The effect created in the passage from Cold Mountain leaves a profound effect on the reader. The author uses a multitude of connotative diction and specific word choices to describe setting, characters and moods. The mood is set off from the start and flows well into the end.
Charles Frazier uses detailed imagery when describing the house, the 3-legged dog, the knapsack and the smokehouse. When describing the house, he mentions that it is slanted, indicating that things are out of balance. The 3-legged dog also signifies an unbalance in the setting.He gives the home “toadlike” characteristics, describing that it is nasty, slimy and unpleasant. From this description, it gives the reader a mysterious and timid feeling from the beginning of the passage. To further emphasize this feeling, when describing the dog, Frazier explains that’s it comes out of its den like a wild animal and “snatches” its bone like a wolf. He further elucidates that it is a wild place with savage creatures that dwell within it.
Further in the passage, Frazier tells how Inman follows the dog to the back of the house onto the porch.Immediately, Inman begins to rummage around for a gun. He “thrusts” his arm through a wood stack to find the LeMat pistol. This gives the reader the impression that Inman is very angry, and wants to do something with the gun, such as seeking revenge. While the gun was in Inman’s hand, Frazier explains that it was like a tonic to feel the weight of the pistol. This also gives us an insight to how furious and angrily unstable Inman is. The author proceeds to describe the smokehouse, where Inman in headed to.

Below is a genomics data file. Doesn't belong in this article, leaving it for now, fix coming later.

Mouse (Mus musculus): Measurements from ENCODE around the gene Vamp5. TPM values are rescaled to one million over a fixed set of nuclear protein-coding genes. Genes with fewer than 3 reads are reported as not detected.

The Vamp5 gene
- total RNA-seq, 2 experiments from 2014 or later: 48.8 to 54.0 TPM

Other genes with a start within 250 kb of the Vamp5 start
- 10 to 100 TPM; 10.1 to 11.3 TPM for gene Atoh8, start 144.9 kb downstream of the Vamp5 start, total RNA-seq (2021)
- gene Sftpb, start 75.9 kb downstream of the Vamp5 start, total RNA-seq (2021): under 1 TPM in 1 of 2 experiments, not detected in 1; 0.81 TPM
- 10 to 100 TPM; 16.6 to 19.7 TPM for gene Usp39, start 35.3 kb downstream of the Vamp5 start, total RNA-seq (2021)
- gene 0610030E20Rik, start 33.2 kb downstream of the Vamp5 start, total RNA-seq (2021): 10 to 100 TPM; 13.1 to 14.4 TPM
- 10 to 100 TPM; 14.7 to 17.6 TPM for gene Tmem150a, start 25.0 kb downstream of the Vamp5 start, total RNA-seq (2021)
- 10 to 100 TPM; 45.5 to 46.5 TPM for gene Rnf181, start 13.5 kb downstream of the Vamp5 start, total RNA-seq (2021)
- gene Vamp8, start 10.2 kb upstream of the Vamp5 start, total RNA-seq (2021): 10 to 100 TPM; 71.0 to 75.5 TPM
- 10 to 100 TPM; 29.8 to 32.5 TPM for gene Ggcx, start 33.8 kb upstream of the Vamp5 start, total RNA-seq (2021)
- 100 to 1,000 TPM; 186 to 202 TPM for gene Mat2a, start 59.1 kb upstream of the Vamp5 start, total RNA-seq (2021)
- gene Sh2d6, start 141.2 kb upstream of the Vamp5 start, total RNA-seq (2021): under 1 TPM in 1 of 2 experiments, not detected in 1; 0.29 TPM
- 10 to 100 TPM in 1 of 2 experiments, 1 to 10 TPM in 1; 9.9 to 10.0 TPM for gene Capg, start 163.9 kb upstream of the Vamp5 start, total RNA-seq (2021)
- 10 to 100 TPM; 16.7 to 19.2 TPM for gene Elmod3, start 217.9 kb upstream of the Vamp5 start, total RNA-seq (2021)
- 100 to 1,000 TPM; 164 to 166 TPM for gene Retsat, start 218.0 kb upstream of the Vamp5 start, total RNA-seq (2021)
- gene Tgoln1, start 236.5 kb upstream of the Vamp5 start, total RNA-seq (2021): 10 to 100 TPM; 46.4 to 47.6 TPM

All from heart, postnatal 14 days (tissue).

He describes the bayonet “stobbed” into the dirt floor, how packed the room was and how there was so much grease everywhere that the flame cast glints off it. This could easily be depicted as a parallel to describing hell in another fashion. Frazier details every action in this scene. For example, he explains how Inman steps into the light to be seen purposely, but how Junior doesn’t fully recognize him. The mood given to the reader in this section of the passage is suspenseful, as we know that Inman is furious and has a gun, unknowing of what will happen next.Frazier then tells how Inman instead of shooting and killing Junior, hits him repeatedly with the butt of the gun until he lay motionless. This has a profound effect on the reader giving insight that Inman was so enraged, that he felt the need to physically kill Junior to satisfy his revenge.
The mood quickly changes to brutality and malicious. The reader feels a sense of shock due to the viciousness of the murder. Frazier wraps up the passage by describing how the blood gathers in a pool around Junior on the “black earth” of the smokehouse floor.What can clearly be identified within the text is that Charles Frazier does just about everything perfectly to create the effect that the reader experiences. From the use of connotative diction to the vivid imagery created, Frazier excels in setting the tone of the passage to the reader. The sentence structure that the author chooses sets up the passage by separating up the three main events. Each event leads to the other cleanly and flows seamlessly.
Charles Frazier’s style of writing not only leaves an intense effect on the reader, but also manages to illustrate his work using words to make a clear visualization.